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Review: Danny and the Deep Blue Sea 

Tyler Gillespie reviews John Patrick Shanley’s compelling drama

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"I think I killed a guy last night," says foul-mouthed Danny as he drinks from a pitcher of beer. "Everything hurts." He's talking to Roberta, the only other patron in the bar. The two share pretzels and then secrets in Danny and the Deep Blue Sea, presented at Cafe Istanbul by Drowning in Blue.

  Danny (Joshua Mark Sienkiewicz) has bloodied knuckles and a bruised eye from a street fight. Within a few minutes of meeting Roberta (Jamie Neumann), he tells her he is going to kill himself the following year when he turns 30. Roberta says she thinks it is a good plan. It's an intense opening, and it sets the tone for the conflicted characters.

  Written by John Patrick Shanley, the show deals with dark themes including incest and homicidal rage. The two characters are broken, disturbed people who can't help but gravitate toward each other.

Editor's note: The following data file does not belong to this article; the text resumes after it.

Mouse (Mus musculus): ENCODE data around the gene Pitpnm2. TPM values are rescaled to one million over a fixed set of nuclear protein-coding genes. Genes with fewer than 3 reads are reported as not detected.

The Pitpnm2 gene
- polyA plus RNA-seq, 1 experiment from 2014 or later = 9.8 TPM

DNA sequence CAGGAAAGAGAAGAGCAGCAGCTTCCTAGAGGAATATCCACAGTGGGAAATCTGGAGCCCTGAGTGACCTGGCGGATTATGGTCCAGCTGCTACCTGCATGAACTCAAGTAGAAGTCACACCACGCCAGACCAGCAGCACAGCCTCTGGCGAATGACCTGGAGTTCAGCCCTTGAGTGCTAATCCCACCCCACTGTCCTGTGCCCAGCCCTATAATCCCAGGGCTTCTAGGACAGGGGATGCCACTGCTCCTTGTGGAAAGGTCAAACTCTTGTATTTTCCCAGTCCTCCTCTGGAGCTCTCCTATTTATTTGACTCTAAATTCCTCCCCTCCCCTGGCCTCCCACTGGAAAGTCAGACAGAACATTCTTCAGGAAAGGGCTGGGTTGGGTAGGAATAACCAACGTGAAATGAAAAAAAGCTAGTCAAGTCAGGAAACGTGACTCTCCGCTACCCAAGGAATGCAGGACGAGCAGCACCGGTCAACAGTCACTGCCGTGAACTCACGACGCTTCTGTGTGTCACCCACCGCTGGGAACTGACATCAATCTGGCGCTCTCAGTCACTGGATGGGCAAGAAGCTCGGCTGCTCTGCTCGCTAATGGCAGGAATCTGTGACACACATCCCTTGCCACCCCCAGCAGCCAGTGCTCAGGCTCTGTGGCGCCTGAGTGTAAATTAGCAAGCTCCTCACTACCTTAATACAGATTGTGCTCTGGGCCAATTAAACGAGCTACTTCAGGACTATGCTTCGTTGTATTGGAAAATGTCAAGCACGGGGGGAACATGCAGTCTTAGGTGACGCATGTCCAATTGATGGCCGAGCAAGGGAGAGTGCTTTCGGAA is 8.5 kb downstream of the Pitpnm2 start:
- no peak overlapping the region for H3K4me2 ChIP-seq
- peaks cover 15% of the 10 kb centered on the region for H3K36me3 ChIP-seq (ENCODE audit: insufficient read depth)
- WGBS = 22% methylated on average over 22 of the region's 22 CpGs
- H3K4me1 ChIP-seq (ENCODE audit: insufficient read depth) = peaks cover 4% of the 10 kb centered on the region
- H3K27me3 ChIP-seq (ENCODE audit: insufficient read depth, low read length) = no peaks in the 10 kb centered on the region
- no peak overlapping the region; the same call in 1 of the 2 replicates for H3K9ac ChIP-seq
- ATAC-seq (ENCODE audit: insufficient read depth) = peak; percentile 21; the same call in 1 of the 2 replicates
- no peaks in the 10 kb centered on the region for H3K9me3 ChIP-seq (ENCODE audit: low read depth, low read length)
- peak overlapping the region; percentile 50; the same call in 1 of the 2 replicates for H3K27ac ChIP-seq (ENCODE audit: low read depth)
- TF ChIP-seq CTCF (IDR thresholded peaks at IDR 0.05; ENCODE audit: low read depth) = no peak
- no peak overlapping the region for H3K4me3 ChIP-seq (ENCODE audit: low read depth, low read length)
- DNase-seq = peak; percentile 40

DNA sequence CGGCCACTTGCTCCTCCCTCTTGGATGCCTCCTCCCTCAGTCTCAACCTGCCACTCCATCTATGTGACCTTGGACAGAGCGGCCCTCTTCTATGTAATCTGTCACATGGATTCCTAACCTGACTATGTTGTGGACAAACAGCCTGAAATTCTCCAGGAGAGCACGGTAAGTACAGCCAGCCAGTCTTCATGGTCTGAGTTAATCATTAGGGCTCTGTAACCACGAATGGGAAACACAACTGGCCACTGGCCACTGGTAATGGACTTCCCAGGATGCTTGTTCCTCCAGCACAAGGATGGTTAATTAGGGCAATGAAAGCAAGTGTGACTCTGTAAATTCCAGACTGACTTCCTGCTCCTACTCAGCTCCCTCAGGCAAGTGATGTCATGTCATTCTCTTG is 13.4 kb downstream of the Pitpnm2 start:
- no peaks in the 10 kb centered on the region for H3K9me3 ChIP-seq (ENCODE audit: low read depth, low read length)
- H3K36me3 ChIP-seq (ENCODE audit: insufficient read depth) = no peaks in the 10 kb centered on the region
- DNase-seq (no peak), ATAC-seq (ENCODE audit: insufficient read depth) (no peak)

Sienkiewicz is a powerful presence onstage. Danny is brutish, and he is at times difficult to watch. He repeatedly threatens Roberta's life and slaps her face once. His character has an unbridled temper, but Sienkiewicz's acting is measured. He unleashes Danny's rage, then pulls back to show a softer side. His character is unpredictable, but the actor takes control of every move.

  Directed by Peter Jensen, the show follows a linear narrative — from bar to Roberta's bed. Both actors are dynamic and can go from screaming death threats to whispering sweet nothings.

  Roberta lives with her parents and 13-year-old son. She is divorced and seems to neglect her son, which complicates her desire for sympathy. A deep emotional pain affects her ability to function and care for another person. During her time at home, she drunkenly initiated a sex act with her father and now grapples with the aftermath. Neumann gives the brazen character a powerful range. One moment she's manic, and the next she's heartbroken and crying. In an emotional scene, Roberta says she thinks she's unworthy of forgiveness and can't get out of her father's house.

  Throughout the night, Danny and Roberta waver in their desires. At first Roberta pursues Danny, then he becomes more invested in her. Though they've just met, the two try to envision a life together.

  Danny and the Deep Blue Sea delves into difficult subjects, but this production navigates the inner feelings of two seemingly unlikable characters in a compelling and satisfying way.

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